Last week, Israel launched a new offensive against militants in Gaza, firing missiles on at least 20 targets and killing Hamas military commander Ahmed al-Jabari.
Hamas, which has controlled Gaza since 2007 when Israel withdrew from the area, has claimed responsibility for a series of rocket strikes over the past several months. It also last week said it was responsible for detonating a tunnel packed with explosives along the Gaza border with Israel while Israeli soldiers were working nearby.
While we’re not disputing that Israel should exercise its right to defend itself from attack, this most recent assault on Hamas seems like overkill, and comes as a time when Prime Minister Benjamin Netanyahu continues to ratchet up the rhetoric on Iran and that country’s perceived nuclear aspirations.
It’s a shame, really, that the last three years (or so) of what the New York Times in an editorial last week described as "an informal cease-fire" following the winter war in 2008-09, a more permanent and long-lasting peace agreement for both sides could not be reached through diplomatic means.
Instead, this recent ramping up of attacks will accomplish two things: It will distract from the ongoing Iran saga, as Western leaders continue to attempt to diffuse through politics and sanctions. It will also threaten the tenuous thread of "peace" which has prevented the entire region from spiraling into widespread conflict.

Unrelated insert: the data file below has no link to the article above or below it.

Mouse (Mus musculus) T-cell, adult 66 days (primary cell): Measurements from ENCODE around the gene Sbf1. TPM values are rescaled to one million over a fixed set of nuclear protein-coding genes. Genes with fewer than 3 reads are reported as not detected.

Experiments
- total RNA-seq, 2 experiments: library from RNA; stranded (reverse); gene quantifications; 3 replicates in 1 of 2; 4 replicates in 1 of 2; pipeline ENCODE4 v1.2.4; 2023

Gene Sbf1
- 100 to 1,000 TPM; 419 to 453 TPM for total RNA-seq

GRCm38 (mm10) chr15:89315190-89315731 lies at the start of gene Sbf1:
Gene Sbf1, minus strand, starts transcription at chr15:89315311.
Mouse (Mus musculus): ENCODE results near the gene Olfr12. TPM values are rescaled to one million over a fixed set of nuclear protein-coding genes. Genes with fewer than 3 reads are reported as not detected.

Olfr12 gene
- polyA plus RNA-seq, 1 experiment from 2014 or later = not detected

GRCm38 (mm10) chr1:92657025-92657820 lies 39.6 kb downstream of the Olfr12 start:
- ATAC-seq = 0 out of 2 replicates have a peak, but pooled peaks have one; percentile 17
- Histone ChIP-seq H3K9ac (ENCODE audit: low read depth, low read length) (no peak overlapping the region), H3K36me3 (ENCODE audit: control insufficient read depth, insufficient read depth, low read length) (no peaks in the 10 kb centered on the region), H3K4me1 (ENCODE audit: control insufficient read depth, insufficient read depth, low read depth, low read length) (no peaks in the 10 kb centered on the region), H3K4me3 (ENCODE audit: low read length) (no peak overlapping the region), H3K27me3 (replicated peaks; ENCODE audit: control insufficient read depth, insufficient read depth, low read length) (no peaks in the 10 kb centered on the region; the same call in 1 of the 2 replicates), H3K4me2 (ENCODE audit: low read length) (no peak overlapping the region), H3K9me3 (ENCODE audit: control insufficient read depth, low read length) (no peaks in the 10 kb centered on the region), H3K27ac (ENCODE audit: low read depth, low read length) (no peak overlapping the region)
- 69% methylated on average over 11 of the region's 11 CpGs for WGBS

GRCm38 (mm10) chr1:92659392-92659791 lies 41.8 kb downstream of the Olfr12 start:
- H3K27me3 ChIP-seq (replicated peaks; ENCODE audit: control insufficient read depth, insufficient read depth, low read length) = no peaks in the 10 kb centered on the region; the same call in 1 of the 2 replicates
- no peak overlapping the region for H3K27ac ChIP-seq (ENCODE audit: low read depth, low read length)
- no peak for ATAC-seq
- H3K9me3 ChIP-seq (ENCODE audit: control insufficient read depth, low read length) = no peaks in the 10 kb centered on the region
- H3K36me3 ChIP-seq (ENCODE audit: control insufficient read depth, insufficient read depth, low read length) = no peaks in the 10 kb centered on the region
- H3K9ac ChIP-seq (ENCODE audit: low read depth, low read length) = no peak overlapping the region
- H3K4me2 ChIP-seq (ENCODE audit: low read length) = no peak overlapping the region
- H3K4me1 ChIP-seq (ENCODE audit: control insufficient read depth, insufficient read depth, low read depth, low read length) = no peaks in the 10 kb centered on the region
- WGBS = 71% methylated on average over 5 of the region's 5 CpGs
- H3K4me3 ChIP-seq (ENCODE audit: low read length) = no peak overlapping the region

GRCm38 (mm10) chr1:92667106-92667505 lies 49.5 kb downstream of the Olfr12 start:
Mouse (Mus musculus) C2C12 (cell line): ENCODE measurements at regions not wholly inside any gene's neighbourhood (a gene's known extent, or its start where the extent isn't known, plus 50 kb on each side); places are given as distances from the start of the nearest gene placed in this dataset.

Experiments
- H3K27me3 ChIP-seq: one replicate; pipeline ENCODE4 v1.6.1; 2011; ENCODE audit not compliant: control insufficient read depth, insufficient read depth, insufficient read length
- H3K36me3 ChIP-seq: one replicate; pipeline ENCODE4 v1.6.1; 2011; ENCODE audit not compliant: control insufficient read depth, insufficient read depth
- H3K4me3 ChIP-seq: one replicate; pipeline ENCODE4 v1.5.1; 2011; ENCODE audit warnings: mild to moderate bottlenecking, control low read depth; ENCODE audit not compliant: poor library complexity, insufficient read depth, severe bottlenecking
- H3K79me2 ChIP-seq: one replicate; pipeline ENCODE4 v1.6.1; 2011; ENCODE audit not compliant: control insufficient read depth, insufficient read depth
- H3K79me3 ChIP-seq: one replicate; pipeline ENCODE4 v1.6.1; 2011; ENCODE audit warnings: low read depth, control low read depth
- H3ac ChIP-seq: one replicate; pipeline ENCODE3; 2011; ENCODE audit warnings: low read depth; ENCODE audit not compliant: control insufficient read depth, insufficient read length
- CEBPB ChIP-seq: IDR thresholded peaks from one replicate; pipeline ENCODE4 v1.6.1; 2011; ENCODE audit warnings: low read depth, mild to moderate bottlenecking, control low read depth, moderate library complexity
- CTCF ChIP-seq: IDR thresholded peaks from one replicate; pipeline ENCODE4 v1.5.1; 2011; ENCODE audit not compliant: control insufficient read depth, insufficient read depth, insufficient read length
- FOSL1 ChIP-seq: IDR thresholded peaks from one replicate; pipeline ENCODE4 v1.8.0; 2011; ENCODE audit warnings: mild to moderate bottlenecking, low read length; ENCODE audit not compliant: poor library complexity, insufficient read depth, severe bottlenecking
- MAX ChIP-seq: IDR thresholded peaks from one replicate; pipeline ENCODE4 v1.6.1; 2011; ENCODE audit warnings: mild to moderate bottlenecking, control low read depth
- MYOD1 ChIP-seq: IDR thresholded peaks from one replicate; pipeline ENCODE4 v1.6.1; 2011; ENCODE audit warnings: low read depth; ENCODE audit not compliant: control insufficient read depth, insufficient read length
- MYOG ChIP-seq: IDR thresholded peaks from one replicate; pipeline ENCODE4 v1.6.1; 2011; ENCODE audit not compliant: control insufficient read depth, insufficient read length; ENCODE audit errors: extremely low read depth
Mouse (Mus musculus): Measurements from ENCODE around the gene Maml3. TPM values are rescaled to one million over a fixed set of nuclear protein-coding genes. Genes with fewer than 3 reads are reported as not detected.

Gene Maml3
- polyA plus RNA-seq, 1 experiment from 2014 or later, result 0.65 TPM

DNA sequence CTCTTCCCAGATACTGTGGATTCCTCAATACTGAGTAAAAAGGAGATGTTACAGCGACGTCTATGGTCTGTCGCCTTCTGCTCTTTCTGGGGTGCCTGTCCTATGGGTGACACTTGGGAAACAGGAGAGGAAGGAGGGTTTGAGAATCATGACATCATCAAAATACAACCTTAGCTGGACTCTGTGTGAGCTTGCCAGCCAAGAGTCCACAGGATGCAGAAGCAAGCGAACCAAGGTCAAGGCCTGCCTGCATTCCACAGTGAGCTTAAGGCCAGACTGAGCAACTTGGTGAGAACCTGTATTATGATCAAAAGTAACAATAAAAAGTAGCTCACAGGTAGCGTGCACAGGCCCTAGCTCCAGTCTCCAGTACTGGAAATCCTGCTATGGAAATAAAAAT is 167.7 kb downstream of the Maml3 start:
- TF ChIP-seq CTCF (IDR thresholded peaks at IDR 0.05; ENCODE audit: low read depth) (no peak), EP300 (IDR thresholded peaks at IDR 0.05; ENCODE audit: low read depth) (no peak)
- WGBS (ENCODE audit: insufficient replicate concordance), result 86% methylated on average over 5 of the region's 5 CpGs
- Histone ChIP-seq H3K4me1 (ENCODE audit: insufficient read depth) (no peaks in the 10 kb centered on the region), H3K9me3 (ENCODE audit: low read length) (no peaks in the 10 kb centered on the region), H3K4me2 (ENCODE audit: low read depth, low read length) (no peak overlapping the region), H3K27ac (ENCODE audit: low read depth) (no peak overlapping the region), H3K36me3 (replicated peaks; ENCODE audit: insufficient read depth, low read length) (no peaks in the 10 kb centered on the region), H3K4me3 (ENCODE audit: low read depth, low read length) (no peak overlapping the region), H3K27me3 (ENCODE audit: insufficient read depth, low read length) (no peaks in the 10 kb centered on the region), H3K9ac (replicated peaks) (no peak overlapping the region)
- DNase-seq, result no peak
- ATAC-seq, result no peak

Think it won’t have any effect on us at home?
Not only is does the real threat of a Middle East conflict exploding (no pun intended) into a full-scale World War mean our sons and daughters would be once again shipped off to a foreign land; unlike 1914 and ‘45 it is all but certain nuclear arms will play heavily in the fight.
Or, if you prefer the less extreme: On Monday oil rose toward $111 a barrel as investors feared other countries would be pulled into the conflict between Hamas and Israel, while energy exports from the region were disrupted.
As always in these types of situations, it would be best for everyone involved if this issue could be solved through diplomacy and cooler-heads prevailing.